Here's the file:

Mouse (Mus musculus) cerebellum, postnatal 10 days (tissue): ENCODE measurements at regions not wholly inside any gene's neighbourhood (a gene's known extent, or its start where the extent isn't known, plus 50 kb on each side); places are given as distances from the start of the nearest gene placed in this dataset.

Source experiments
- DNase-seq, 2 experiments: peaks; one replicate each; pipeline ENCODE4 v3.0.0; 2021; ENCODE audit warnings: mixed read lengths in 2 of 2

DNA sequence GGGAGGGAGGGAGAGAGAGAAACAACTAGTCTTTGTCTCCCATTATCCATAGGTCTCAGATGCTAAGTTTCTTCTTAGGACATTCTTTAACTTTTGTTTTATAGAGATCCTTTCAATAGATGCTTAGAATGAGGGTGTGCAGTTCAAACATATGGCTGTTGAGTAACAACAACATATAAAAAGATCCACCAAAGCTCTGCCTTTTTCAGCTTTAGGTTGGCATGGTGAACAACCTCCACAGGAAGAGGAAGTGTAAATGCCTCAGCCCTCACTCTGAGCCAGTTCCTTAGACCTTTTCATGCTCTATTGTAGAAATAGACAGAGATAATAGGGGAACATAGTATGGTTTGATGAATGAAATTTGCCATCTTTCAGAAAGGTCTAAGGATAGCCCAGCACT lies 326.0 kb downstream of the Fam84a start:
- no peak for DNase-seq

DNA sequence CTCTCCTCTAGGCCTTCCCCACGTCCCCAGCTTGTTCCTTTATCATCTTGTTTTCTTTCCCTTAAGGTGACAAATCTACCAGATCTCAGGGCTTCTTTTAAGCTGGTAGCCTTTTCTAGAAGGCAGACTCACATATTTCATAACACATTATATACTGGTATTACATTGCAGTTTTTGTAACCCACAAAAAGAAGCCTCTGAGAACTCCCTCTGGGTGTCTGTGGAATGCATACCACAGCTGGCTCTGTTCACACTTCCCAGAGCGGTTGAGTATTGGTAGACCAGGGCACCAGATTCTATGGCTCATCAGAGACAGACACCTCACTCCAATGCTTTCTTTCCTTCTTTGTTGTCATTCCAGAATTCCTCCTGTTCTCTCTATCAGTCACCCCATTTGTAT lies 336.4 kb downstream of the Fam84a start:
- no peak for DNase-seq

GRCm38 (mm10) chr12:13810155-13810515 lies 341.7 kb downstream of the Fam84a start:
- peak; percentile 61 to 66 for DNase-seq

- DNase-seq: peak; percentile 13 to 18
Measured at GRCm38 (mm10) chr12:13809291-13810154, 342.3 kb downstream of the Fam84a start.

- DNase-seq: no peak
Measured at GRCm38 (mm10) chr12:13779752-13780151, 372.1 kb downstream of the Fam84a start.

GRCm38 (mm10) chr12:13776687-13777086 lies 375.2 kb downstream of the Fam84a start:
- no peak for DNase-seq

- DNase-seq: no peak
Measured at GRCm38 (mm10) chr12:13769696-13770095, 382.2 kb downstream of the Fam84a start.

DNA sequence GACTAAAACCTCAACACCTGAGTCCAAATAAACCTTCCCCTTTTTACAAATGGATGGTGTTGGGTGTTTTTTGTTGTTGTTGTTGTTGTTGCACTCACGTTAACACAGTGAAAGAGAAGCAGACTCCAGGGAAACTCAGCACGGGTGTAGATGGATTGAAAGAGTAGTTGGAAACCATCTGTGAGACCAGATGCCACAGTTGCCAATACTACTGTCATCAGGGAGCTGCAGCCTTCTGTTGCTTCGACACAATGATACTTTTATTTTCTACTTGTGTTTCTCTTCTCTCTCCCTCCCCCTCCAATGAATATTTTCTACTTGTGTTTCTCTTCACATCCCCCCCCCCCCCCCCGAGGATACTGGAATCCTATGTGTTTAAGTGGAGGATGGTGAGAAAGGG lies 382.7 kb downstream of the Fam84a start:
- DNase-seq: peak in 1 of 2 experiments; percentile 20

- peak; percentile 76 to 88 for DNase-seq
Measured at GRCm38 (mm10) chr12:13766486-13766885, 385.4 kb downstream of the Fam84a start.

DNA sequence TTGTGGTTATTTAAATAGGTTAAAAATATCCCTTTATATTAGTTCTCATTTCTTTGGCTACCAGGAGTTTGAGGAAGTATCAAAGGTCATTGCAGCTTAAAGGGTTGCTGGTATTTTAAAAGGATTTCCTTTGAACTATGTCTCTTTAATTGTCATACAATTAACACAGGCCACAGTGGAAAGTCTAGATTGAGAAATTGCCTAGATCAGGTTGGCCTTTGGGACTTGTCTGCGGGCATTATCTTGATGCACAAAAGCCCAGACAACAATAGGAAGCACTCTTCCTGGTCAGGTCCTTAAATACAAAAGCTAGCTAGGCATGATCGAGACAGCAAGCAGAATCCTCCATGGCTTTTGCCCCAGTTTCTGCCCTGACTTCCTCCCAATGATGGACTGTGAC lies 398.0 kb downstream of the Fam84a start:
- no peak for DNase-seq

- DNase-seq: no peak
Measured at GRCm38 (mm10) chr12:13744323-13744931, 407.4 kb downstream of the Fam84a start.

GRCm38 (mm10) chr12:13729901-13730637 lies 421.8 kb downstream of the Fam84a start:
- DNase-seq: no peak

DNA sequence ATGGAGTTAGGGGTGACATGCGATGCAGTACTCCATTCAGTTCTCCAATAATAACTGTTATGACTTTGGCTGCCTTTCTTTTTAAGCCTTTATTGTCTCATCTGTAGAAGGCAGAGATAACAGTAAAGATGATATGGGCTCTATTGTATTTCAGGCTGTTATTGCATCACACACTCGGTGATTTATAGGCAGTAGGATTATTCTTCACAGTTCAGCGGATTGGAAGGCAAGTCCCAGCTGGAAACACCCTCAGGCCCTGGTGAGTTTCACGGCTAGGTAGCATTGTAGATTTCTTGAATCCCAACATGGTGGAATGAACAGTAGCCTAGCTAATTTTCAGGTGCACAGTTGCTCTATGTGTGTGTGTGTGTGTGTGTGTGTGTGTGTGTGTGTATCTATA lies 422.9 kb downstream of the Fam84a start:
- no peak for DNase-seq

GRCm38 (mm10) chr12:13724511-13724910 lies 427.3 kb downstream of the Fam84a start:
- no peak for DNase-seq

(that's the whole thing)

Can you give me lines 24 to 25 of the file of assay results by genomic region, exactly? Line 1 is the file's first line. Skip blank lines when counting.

- DNase-seq: no peak
Measured at GRCm38 (mm10) chr12:13744323-13744931, 407.4 kb downstream of the Fam84a start.